Contrary to popular perception, it is the Collective Security Treaty Organisation (CSTO), a Russian-led military alliance that includes post-Soviet states, and not the Shanghai Cooperation Organisation (SCO) that is the principal security framework for Central Asia. For India to potentially assume any forward operational presence to secure its Afghan investments and general policy cannot occur without a bilateral entente with Russia and, by extension, an arrangement with the CSTO.
The main reason that would constrain an expanded SCO from stabilising Afghanistan is that Russian and Indian threat perceptions may not converge with China on the question of Taliban’s rehabilitation in Afghanistan. Arguably, China could adjust to a Taliban-Pakistan Army sphere of influence in southern Afghanistan to secure China’s Uighur problem and Beijing’s economic investments in Afghanistan.
Russia’s eastern “pivot”
Dmitry Trenin, a Russian analyst, recently observed that Russian foreign policy is likely to continue “a geopolitical shift towards Eurasia and the Asia Pacific Region” and a “further distancing from the US and Europe”. Another scholar, Igor Okunev, argues Russia is “embarking on a pragmatic and sharp policy in the spirit of Realpolitik” and “moving away from its pro-European orientation”.
Could Russia’s evolving worldview make it more amenable to a subservient alignment with China? Russia’s self-image as an independent great power rules out such a prospect. Even during the dominance of the westernisers, Moscow refused to accept an unequal partnership with the West. It is unlikely to accept one with China. Of China’s 14 neighbours, Russia and India are the most important in continental Asia. Historically, it was the Soviet decision to normalise ties with China in the mid-1980s that persuaded India to follow suit in 1988. By 2008, Russia and China had solved all their territorial disputes.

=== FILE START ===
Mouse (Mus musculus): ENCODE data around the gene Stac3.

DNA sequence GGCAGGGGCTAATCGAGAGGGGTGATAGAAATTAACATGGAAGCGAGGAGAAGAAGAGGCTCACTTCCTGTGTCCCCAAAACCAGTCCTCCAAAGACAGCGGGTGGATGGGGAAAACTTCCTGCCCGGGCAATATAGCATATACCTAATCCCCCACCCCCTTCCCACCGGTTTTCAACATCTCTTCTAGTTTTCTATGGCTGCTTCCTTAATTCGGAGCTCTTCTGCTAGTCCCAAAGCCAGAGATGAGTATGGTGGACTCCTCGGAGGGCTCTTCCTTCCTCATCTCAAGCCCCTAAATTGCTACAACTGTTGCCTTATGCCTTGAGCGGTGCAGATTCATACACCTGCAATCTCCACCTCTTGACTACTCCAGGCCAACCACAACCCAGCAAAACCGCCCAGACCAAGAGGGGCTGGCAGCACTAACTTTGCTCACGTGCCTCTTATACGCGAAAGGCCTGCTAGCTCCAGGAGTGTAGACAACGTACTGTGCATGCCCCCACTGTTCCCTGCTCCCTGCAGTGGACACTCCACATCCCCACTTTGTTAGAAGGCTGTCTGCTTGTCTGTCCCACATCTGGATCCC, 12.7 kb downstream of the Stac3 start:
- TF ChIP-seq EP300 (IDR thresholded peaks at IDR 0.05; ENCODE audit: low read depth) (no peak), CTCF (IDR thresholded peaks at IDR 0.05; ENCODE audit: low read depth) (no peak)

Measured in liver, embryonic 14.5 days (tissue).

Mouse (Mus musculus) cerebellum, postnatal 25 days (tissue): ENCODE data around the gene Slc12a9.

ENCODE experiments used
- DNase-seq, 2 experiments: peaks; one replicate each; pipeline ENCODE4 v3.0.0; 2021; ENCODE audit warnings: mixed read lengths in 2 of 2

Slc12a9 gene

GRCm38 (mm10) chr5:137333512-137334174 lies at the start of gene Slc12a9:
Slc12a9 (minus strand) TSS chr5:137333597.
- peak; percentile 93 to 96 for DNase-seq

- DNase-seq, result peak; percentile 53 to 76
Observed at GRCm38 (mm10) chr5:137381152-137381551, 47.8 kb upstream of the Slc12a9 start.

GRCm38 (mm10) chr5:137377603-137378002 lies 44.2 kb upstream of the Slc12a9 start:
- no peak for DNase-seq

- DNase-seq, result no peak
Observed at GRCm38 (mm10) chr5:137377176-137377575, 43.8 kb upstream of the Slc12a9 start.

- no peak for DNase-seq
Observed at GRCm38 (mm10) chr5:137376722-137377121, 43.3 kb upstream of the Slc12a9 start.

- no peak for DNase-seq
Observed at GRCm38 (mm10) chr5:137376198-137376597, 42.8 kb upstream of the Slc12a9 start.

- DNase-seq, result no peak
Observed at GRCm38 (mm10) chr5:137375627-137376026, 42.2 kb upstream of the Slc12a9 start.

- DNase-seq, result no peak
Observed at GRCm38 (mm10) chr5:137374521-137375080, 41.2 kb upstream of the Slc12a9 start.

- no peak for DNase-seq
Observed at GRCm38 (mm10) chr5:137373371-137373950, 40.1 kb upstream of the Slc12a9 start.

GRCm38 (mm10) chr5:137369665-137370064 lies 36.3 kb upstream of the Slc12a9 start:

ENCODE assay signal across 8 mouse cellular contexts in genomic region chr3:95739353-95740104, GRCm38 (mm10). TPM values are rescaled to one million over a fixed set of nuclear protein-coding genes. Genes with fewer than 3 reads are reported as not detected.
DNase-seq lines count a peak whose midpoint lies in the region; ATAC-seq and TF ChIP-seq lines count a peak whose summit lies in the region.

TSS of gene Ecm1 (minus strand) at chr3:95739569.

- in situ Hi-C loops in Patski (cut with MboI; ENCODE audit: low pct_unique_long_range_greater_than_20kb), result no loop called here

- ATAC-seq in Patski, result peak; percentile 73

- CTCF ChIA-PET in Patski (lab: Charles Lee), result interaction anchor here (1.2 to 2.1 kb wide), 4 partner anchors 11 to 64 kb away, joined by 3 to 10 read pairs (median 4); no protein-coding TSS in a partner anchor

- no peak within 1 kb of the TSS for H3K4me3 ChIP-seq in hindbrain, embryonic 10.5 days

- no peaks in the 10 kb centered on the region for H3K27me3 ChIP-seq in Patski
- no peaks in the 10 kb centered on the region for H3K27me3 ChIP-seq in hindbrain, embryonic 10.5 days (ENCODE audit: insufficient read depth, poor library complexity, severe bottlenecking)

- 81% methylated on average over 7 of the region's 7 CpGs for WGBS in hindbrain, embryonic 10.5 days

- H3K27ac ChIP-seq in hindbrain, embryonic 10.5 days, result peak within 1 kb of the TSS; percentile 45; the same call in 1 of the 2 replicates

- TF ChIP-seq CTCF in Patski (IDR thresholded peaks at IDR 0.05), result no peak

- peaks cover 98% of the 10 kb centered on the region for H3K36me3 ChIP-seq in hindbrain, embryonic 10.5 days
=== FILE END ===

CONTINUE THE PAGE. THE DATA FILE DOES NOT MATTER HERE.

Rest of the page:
In the contemporary phase, Russia and India’s China policies appear similar. At a global level, both find it beneficial to collaborate with China whether in the UN or in BRICS. For Russia, China is a useful partner to restrain any unilateralist impulses of the West.
Regionally, and, on the Russian and Indian peripheries, however, the China factor becomes more complex and competitive pressures often form the backdrop to interactions. Although neither Russia nor India want to participate in a regional Cold War against China, neither is willing to entertain a Chinese sphere of influence in Asia. As Foreign Minister Sergey Lavrov remarked last year, “It is important to prevent…the Asia Pacific Region from going beyond the limits of natural and mutually stimulating competition and following the negative path of heated rivalry or even confrontation.”
Russia’s Asia Pacific policy, Sergey Lavrov more recently stated is, “aimed at a stable balance of power”. Russia’s actual conduct underscores this approach clearly.
In April this year, Russia and Japan began a new push to resolve their 70-year territorial dispute over the Kurile Islands and normalise relations. A former Japanese diplomat recently remarked, “The most important element for breaking a territorial stalemate is the international situation…the chance to settle the dispute is still there”. For Japan, it is all about China.